Building an effective cybersecurity program presents challenges to businesses of all sizes. It doesn’t matter if you are a 25-employee manufacturer or a Fortune 50 global business, the concepts of cybersecurity do not change. Of course, there are more employee and financial resources to scale a program the larger you are, but the basic concepts of developing and maintaining an effective program remain the same. In this short blog, I’ll try to break down cyber fundamentals into useable, real world analogies.
Build a perimeter: Perimeter defense is what many consider to be effective cybersecurity. To a certain degree, this is true. Modern firewalls, routers, switches and monitoring devices are an absolute necessity, but the path to a meaningful cybersecurity program does not end there; it is simply the beginning. Cybersecurity is not a device. Treat your perimeter the same way you would secure your personal property as it’s the first line of defense.
Understand your data: With over 20 years of IT and cyber experience, I cannot stress this point enough. So many of the companies we speak to never take the time to truly understand where their most sensitive data lives. The key word here: sensitive. Take the steps to understand what your recipe for Coke is and apply proper controls to protect it. Whether you’re an engineering based company, a health system, or a financial conglomerate, you need to understand what your crown jewels are, and apply pressure to protect them. You can’t protect everything all the time; put a bubble around what matters. We often advise our clients to think of this the way they would a piece of jewelry, birth certificate or cash you might keep on hand. These are not items you throw in a drawer because you have locks on your exterior doors. These are precious items which need an extra layer of protection. Treat your most valuable business assets the same way.
Control access to that data: Once you understand where your data is, gain an understanding of who has access to that data and why. Controlling and monitoring access to systems can be a daunting task, especially if done manually. Providing access in accordance with the principle of least privilege will help to keep your data secure and will prevent the introduction of unnecessary risk. You would not give your garage door code or front door key to just anyone, would you? Similarly, if you fired a contractor who was helping at your home, you wouldn’t let him or her keep your keys, would you?
Train your people: As most of us know, the one thing you cannot always control is your people. Even a well-trained staff can fall victim to social engineering attacks or can introduce unnecessary risk to an organization unintentionally. Training your most essential assets, your people, has become easier over the past few years with the introduction of cost-effective solutions through e-learning. Training programs are the most effective way to reduce your cyber risk introduced by your employee base. As Brian Krebs once said “Someone recently asked me how I defined security. I really had to think about that. Fundamentally, it seems to be about making it easier for users to do the right thing, and/or harder for them to do the wrong thing.”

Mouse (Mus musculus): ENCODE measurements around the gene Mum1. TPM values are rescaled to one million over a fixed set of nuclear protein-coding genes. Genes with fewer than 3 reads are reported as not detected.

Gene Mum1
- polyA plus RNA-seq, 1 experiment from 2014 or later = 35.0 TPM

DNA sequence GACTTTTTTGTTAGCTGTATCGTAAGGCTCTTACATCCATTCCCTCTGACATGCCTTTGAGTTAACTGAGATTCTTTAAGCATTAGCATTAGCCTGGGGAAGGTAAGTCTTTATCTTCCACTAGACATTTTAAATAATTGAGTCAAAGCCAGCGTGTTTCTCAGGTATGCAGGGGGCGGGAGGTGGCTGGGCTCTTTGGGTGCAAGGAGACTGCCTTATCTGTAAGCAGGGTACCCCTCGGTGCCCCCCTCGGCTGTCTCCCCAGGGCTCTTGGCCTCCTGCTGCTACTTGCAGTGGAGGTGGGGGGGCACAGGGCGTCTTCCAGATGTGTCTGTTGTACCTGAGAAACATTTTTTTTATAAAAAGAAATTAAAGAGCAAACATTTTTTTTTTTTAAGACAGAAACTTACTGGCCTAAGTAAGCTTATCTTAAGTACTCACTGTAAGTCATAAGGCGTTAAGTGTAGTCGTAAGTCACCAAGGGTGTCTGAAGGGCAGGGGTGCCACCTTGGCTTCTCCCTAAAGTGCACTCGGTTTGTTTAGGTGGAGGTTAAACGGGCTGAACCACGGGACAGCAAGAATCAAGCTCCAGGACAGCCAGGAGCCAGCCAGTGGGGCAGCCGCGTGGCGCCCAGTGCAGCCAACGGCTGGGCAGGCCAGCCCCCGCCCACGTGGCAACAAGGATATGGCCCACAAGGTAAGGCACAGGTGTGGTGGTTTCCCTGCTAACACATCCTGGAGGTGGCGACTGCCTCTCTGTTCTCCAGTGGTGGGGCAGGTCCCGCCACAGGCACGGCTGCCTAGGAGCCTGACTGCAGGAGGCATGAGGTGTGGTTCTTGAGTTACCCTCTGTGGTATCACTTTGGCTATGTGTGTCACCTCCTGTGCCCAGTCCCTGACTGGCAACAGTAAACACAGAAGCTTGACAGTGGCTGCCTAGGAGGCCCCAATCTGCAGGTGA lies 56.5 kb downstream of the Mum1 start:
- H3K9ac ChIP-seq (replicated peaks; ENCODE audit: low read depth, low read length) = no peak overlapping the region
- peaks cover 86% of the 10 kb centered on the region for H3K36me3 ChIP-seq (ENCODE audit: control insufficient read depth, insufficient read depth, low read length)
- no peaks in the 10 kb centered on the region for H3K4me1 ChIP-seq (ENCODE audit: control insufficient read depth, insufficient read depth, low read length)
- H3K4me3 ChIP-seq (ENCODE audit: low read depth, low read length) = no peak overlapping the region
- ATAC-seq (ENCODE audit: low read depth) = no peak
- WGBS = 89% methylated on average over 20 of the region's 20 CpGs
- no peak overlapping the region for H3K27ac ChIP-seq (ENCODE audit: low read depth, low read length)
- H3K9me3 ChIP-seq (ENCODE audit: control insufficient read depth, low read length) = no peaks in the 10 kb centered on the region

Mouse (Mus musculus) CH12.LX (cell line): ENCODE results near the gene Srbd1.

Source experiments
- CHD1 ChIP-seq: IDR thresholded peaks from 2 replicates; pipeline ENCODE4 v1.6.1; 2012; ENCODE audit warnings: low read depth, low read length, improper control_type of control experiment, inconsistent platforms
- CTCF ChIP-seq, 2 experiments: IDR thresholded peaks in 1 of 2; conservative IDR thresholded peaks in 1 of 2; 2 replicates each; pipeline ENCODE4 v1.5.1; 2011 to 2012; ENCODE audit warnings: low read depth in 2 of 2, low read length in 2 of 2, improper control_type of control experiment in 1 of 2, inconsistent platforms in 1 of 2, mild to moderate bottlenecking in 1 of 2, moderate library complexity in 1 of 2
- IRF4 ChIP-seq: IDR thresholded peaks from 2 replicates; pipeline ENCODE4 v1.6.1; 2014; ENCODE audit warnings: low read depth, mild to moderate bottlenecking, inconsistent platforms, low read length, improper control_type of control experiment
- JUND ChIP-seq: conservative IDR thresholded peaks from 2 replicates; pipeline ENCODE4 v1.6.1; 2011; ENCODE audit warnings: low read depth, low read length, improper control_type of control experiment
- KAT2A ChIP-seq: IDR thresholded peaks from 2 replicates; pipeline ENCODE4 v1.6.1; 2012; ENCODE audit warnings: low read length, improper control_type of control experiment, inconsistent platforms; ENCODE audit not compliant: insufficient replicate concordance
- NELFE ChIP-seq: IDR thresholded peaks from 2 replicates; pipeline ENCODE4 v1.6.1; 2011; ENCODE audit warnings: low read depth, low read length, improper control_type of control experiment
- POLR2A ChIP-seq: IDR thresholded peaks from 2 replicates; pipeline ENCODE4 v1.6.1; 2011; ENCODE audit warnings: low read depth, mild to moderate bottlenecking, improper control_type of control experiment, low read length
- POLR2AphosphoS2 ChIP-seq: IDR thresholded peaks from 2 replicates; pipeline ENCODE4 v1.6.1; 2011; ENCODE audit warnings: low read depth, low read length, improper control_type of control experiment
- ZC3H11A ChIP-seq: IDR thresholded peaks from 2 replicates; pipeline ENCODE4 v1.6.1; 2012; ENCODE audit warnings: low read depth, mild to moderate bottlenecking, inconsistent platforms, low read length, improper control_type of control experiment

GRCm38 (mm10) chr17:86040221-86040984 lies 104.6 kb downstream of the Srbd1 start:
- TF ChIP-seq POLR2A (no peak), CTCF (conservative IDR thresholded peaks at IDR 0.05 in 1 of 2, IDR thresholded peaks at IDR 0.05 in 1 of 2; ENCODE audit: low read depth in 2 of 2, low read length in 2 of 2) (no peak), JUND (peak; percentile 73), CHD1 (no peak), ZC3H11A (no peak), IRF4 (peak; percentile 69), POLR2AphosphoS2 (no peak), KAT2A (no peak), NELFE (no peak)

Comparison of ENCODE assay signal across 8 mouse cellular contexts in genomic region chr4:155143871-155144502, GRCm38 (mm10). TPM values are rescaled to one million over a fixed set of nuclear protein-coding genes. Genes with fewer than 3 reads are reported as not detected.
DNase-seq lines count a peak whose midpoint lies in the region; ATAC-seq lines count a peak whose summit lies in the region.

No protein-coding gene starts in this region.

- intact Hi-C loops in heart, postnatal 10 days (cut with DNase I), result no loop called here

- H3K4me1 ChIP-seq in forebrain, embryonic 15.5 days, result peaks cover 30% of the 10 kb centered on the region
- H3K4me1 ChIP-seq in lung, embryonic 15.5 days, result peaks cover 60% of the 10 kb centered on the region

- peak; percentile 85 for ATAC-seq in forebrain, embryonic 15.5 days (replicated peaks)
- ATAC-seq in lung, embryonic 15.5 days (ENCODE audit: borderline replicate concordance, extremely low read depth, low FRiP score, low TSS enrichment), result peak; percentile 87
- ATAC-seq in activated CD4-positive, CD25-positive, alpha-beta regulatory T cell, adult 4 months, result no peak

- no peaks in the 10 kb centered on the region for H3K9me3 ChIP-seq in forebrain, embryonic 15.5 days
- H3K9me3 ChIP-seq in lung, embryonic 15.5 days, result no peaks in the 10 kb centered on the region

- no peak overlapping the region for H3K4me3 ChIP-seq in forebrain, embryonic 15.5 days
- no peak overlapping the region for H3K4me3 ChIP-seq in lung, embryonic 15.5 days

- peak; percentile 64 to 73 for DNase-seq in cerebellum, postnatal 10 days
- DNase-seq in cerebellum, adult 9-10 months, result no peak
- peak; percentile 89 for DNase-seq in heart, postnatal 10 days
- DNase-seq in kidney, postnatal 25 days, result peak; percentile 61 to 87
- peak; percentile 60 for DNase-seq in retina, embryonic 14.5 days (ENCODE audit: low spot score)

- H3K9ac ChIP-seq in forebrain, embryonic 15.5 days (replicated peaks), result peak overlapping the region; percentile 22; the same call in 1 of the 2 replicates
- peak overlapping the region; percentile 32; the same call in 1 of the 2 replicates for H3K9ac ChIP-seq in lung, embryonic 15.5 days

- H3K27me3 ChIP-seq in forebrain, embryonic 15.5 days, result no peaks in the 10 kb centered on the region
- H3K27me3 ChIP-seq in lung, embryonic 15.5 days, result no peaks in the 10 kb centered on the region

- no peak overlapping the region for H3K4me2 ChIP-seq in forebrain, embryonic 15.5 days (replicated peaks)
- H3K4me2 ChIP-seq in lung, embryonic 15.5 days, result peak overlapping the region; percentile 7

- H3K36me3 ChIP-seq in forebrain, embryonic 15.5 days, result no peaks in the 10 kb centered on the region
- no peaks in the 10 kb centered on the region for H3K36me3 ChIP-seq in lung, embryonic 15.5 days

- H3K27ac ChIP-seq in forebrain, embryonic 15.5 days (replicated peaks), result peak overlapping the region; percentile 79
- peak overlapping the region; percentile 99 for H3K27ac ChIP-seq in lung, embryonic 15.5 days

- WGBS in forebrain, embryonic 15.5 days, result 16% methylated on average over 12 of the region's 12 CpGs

Provide assurance that the data is protected: Once controls are functioning properly, work independently or with a partner to provide assurance. We commonly see businesses who begin their cyber journey by developing the proper program, but when an assurance check is performed, procedures are not functioning as intended. If you can get in a position where your controls and procedures are documented, gain an understanding of which of those controls are most critical and put them into a periodic testing cycle. This will create peace of mind as well as cyber/process assurance for your leadership team. Also, for quick wins, don’t just collect data to collect data. Only store/transmit data that’s of relevance or importance and try to cleanse what’s not. Purging like this will help to keep things clean. Double check your locks before you go to bed.
There are many areas of cybersecurity which support these core fundamentals (asset management, incident response, patch management, vendor risk, etc.). For more information on the pillars of cybersecurity, we would suggest reviewing the Critical Security Controls or the NIST Cybersecurity Framework. If you would like to read our white paper, Cybersecurity is not a Device, you can download it here.
Be confident and feel free to email any questions you might have – David Lefever, CEO; firstname.lastname@example.org